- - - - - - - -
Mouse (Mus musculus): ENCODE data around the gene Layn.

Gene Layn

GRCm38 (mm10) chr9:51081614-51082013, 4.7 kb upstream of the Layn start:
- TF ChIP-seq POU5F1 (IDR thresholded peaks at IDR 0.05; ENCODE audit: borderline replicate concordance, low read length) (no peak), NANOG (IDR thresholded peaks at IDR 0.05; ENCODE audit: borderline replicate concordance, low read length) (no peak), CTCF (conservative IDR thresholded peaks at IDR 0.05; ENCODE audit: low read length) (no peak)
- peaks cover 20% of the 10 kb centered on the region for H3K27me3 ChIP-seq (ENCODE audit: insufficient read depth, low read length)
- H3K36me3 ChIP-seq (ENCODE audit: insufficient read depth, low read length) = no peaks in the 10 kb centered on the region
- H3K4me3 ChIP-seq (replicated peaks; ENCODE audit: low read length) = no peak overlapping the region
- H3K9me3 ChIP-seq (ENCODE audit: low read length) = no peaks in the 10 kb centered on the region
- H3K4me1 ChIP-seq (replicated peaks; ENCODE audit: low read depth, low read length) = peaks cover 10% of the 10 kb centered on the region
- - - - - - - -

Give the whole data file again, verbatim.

Mouse (Mus musculus): ENCODE data around the gene Layn.

Gene Layn

GRCm38 (mm10) chr9:51081614-51082013, 4.7 kb upstream of the Layn start:
- TF ChIP-seq POU5F1 (IDR thresholded peaks at IDR 0.05; ENCODE audit: borderline replicate concordance, low read length) (no peak), NANOG (IDR thresholded peaks at IDR 0.05; ENCODE audit: borderline replicate concordance, low read length) (no peak), CTCF (conservative IDR thresholded peaks at IDR 0.05; ENCODE audit: low read length) (no peak)
- peaks cover 20% of the 10 kb centered on the region for H3K27me3 ChIP-seq (ENCODE audit: insufficient read depth, low read length)
- H3K36me3 ChIP-seq (ENCODE audit: insufficient read depth, low read length) = no peaks in the 10 kb centered on the region
- H3K4me3 ChIP-seq (replicated peaks; ENCODE audit: low read length) = no peak overlapping the region
- H3K9me3 ChIP-seq (ENCODE audit: low read length) = no peaks in the 10 kb centered on the region
- H3K4me1 ChIP-seq (replicated peaks; ENCODE audit: low read depth, low read length) = peaks cover 10% of the 10 kb centered on the region